LADWP Newsletter Says Utility Continues Commitment to Preservation and Restoration of Owens Valley

Drought_water spigot in desert

Extreme drought greatly reduces LADWP exportation of water from the Owens Valley

LADWP Newsletter Says That They Have Adapted Operations to Meet 2020’s Low Runoff and Statewide Dry Conditions

Los Angeles, CA (May 27, 2021) – LADWP is adapting annual operations to meet the low runoff in the Owens Valley, forecasted at a mere 55% of normal. As a result, groundwater pumping will only be 34-41% of what is allocated under the long-term agreement (Water Agreement) with Inyo County. All groundwater, coupled with the severely limited runoff, will go to local water systems, fisheries, ranch lease operations, recreation, and environmental enhancement and mitigation projects in Inyo County including dust control, river restoration, and wildlife protection.

“Each year, Californians look to the mountains and the melting snow to gauge what’s in store for our finite, natural resource – the Los Angeles Department of Water and Power does the same,” said Adam Perez, LA Aqueduct Manager, LADWP. “Drier dries, wetter wets, hotter temperatures and year-round fire seasons are all indicative of a climate reality that makes year-to-year water conditions highly unpredictable. LADWP must in turn adapt our operations to prepare for drier times, balancing water supply needs with the needs of the evolving environment.”

Over the years, LADWP has shifted its operations, leaving more water in the region for environmental efforts. Since implementation of the Water Agreement, exports have been reduced by about half and 64 enhancement and mitigation projects are either complete or underway.

The Lower Owens River Project (LORP), a collaboration between both LADWP and Inyo County, is one of the largest river restoration projects in the Western United States. The project commits to rewatering the full 62-mile reach of the Lower Owens River.

Blackrock Waterfowl Management Area (BWMA) is a 1,500 acre off-river area within the LORP that LADWP operates and maintains for the benefit of resident and migratory waterbirds. LADWP manages and monitors water releases over 500 acres to improve habitat conditions for local waterfowl.

And at Owens Lake, LADWP has implemented the Owens Lake Dust Mitigation Program to improve air quality conditions and is working in partnership with local stakeholders to continue to meet cultural and environmental needs associated with the project.  To date, this project has brought 48.6 square miles of previously emissive lakebed into air quality compliance translating into 99.3 % reduction in dust emissions.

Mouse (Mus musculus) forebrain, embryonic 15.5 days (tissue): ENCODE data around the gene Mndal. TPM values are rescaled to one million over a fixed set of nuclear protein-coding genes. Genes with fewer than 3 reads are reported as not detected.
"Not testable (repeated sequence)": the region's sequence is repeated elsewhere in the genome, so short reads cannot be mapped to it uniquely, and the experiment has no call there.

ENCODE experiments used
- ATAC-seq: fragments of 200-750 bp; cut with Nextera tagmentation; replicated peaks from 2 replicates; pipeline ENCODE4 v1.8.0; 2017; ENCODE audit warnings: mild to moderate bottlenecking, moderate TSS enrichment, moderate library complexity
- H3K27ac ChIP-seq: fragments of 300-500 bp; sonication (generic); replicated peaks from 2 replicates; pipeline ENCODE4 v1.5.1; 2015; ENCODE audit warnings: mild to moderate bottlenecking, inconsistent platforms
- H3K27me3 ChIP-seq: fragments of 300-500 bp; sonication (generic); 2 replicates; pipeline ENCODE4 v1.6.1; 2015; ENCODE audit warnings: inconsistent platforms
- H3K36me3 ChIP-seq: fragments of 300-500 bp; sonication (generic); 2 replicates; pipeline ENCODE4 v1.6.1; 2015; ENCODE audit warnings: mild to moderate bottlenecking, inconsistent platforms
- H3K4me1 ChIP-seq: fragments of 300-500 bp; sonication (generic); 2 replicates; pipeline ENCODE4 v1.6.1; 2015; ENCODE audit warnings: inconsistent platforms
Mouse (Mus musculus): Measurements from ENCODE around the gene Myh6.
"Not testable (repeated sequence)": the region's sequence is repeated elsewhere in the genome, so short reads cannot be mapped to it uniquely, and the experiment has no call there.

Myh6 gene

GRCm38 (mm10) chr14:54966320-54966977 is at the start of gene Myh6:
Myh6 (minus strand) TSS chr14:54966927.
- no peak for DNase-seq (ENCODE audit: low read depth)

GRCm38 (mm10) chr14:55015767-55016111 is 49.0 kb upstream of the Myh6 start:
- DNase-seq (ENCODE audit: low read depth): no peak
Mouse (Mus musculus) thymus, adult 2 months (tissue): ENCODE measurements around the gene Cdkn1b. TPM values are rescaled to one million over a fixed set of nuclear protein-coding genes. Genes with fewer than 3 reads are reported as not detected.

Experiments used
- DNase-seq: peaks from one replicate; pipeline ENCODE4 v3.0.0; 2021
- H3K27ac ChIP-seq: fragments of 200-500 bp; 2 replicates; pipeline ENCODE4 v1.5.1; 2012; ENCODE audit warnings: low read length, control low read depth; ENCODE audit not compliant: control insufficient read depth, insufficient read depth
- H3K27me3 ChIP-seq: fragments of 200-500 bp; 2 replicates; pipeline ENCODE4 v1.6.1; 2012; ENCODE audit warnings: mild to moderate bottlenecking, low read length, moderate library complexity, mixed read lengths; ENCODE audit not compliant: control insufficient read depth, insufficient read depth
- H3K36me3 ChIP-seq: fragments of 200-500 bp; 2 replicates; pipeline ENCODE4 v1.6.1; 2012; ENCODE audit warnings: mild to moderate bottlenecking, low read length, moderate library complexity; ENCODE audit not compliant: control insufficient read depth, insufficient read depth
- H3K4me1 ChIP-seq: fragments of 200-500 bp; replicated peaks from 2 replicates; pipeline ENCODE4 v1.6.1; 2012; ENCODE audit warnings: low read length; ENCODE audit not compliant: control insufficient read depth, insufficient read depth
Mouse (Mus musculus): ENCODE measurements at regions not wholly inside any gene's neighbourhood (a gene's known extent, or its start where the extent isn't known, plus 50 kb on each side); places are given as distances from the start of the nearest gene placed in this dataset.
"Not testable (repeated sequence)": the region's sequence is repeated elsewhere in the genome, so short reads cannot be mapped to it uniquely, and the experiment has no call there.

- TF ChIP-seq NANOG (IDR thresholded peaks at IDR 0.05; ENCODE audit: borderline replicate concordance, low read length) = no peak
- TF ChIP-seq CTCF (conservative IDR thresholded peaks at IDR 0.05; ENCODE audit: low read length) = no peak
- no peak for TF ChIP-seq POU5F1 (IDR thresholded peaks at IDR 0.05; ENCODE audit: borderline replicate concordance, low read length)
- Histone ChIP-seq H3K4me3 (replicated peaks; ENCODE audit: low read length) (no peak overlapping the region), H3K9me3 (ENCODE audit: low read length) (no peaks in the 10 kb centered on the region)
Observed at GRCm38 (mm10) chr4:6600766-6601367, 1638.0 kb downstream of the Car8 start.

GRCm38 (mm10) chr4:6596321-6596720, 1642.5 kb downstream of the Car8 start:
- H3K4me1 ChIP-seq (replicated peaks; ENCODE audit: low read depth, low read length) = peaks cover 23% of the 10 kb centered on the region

While we continue to balance supplies with the enhancement and protection of the Eastern Sierra, LADWP is also making significant investments within city limits to reduce dependence on imported, purchased water and reduce overall consumption. We’re diversifying our supplies, committing to 100% recycled wastewater by 2035 and have reduced water use by more than 40% over the last 30 years, even as the city’s population grew by more than one million people.

Learn more about LADWP’s work in the Eastern Sierra here.

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2 Responses to LADWP Newsletter Says Utility Continues Commitment to Preservation and Restoration of Owens Valley

  1. Pine June 7, 2021 at 12:31 pm #

    Remember, these policies would not be in place without legal action and social pressure against LADWP.

     
  2. Bogus June 7, 2021 at 10:53 am #

    “While we continue to balance supplies with the enhancement and protection of the Eastern Sierra, LADWP is also making significant investments within city limits to reduce dependence on imported, purchased water and reduce overall consumption.”

    Key word there = “purchased”

    In other words, LADWP is going to reduce reliance on imported water, except for the massive import they take from the Owens River watershed. Nothing to see here LADWP is just super duper great for everyone and the environment.

     

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